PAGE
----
Main Body

3. Tips & Tricks

Read through the TIPS and tricks below to make your cycling experience more enjoyable!

  • Bikes were created for cardiovascular conditioning. During a cycling class, never use any kind of weighted equipment while on the bike. It is unnecessary and can be dangerous and harmful to participants and the equipment.
  • For safety purposes, never ride no-handed when standing. Doing this while standing or jumping is dangerous and can cause serious injury. Only ride standing with one hand while taking a drink of water.
  • It is tempting but refrain from lying on handlebars. Doing so allows the muscles in your core to relax, which will result in the pedal stroke becoming inefficient. It also can create unnecessary tension in the upper back and cause discomfort during the ride.
  • As the rider pulls across the bottom of the pedal stroke, feet should remain flat. Pretend to scrape gum off the bottom of a shoe as the foot pulls up and around. Riding with pointed toes can cause inflammation of the tibial tuberosity. This can lead to overuse injuries that stress the lower limbs of the body. This can also cause numbness in the feet and reduced efficiency of the pedal stroke.
  • Always have some level of tension on the flywheel. Failure to do so will result in a lack of muscle engagement, little to no calorie expenditure, and increased risk of injury. When no tension is on the wheel, it is easy to reach unnecessarily high revolutions per minute that could result in muscle strain.
  • Refrain from pedaling backward. This movement unscrews the pedals from the crank arms, which can lead to injury when the pedals fall off.
  • Check before class to ensure all knob adjustments are fully locked in place. Failure to do so could result in seats or handlebars dropping during class and could lead to injury.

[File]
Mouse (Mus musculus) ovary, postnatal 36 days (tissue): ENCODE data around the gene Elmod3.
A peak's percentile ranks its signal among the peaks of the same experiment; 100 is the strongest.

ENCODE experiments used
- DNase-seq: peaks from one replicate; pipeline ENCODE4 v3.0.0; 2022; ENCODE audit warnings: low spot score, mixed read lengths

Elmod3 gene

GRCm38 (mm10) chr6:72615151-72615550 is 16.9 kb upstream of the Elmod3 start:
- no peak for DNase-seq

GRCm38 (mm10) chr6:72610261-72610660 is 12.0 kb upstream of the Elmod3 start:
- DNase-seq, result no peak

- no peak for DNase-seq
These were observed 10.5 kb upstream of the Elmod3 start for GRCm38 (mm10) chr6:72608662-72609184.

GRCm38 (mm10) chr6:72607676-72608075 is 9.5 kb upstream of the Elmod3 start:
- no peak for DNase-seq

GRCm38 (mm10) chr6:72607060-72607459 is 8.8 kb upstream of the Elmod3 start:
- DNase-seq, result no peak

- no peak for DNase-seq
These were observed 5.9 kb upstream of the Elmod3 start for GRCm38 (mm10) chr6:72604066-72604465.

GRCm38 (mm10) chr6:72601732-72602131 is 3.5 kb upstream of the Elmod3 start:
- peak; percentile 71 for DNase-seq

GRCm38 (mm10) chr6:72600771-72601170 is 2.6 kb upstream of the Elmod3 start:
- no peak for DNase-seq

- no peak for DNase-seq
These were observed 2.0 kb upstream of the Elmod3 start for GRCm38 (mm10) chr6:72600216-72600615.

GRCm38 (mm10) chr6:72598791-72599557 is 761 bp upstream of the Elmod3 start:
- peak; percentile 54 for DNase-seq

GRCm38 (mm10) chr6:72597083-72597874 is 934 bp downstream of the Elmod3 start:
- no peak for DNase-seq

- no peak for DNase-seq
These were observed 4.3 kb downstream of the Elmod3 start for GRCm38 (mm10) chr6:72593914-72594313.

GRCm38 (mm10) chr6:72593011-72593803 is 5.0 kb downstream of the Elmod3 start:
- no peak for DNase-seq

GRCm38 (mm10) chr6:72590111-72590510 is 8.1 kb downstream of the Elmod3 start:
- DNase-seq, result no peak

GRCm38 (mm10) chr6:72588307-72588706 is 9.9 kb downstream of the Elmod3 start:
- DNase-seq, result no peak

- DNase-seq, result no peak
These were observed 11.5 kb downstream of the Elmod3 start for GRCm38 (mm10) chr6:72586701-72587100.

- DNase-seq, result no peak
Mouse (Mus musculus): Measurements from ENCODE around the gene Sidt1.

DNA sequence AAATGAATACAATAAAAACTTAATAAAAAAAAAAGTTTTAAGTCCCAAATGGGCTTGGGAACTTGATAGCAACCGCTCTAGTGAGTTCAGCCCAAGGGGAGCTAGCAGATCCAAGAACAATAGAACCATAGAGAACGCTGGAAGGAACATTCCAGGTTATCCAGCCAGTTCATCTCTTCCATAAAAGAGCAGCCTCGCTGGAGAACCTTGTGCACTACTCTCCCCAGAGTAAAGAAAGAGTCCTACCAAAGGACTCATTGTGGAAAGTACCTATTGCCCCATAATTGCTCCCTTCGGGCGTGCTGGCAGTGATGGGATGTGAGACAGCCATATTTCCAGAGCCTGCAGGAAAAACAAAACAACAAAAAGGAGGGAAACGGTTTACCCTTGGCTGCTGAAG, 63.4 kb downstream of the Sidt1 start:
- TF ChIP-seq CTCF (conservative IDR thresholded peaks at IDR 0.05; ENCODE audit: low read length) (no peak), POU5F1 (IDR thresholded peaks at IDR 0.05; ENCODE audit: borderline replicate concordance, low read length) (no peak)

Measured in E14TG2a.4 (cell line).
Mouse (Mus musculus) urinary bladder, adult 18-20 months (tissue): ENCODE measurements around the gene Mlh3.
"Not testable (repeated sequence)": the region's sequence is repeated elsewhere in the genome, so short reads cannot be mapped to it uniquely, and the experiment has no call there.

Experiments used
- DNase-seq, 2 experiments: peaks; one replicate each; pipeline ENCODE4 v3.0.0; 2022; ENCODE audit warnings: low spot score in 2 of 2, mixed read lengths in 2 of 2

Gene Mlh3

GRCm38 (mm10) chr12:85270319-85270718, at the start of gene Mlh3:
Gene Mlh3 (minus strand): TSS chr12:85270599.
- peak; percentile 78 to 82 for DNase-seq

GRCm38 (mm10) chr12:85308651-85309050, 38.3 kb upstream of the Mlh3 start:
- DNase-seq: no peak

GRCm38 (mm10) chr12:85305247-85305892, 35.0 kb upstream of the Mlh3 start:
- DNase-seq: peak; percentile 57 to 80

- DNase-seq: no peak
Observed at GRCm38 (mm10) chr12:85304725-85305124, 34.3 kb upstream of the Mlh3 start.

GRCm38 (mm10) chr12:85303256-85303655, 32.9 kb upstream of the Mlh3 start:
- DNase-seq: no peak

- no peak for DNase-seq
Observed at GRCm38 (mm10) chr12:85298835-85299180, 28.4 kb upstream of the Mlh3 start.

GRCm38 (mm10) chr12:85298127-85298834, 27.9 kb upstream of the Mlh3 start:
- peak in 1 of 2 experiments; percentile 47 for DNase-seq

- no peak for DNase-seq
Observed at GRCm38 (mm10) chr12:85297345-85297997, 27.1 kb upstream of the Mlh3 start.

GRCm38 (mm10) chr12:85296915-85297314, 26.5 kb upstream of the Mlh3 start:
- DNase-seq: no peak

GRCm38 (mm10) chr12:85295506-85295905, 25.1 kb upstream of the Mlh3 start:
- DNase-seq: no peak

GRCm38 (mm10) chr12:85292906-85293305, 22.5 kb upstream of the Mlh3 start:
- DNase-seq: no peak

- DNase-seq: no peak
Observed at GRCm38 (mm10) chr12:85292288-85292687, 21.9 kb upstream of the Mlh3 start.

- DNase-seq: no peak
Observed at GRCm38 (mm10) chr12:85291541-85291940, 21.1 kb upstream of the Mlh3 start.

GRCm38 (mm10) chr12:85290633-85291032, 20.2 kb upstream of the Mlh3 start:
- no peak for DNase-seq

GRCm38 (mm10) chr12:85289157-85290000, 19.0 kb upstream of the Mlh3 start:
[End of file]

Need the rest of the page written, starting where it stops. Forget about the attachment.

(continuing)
• Please refrain from adjusting another rider’s resistance during class. Each participant should ride at his or her own pace and level.
  • When seated keep the hands on the lower portion of the handlebars. The only time a rider’s hands should be at the top of the handlebars is when they are standing. Keeping the hands in a high position while seated will cause the body to be out of alignment and often causes the rider to lock out their elbows.
  • Always add resistance when standing on the bike. Riders need more resistance while standing because their entire body weight is on the pedals. Standing without adding resistance is similar to riding without resistance and could result in injury.
  • Never stretch with a leg on the handlebars. It places unnecessary strain on the bike and many people are not flexible enough to accomplish this. Instead, use the middle of the frame or the bike seat.
  • Never take the bike cadence over 110 RPM. Exceeding this limit can be damaging to the tendons, muscles, and ligaments in the body.


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Ch.1 - Indoor Cycling Copyright © by UGA PEDB Program is licensed under a Creative Commons Attribution 4.0 International License, except where otherwise noted.

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